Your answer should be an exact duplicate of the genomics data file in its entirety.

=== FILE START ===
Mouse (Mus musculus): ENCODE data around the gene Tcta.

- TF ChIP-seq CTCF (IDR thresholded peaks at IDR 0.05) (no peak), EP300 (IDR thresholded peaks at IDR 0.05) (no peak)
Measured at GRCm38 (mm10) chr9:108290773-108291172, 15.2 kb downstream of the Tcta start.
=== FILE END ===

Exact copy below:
Mouse (Mus musculus): ENCODE data around the gene Tcta.

- TF ChIP-seq CTCF (IDR thresholded peaks at IDR 0.05) (no peak), EP300 (IDR thresholded peaks at IDR 0.05) (no peak)
Measured at GRCm38 (mm10) chr9:108290773-108291172, 15.2 kb downstream of the Tcta start.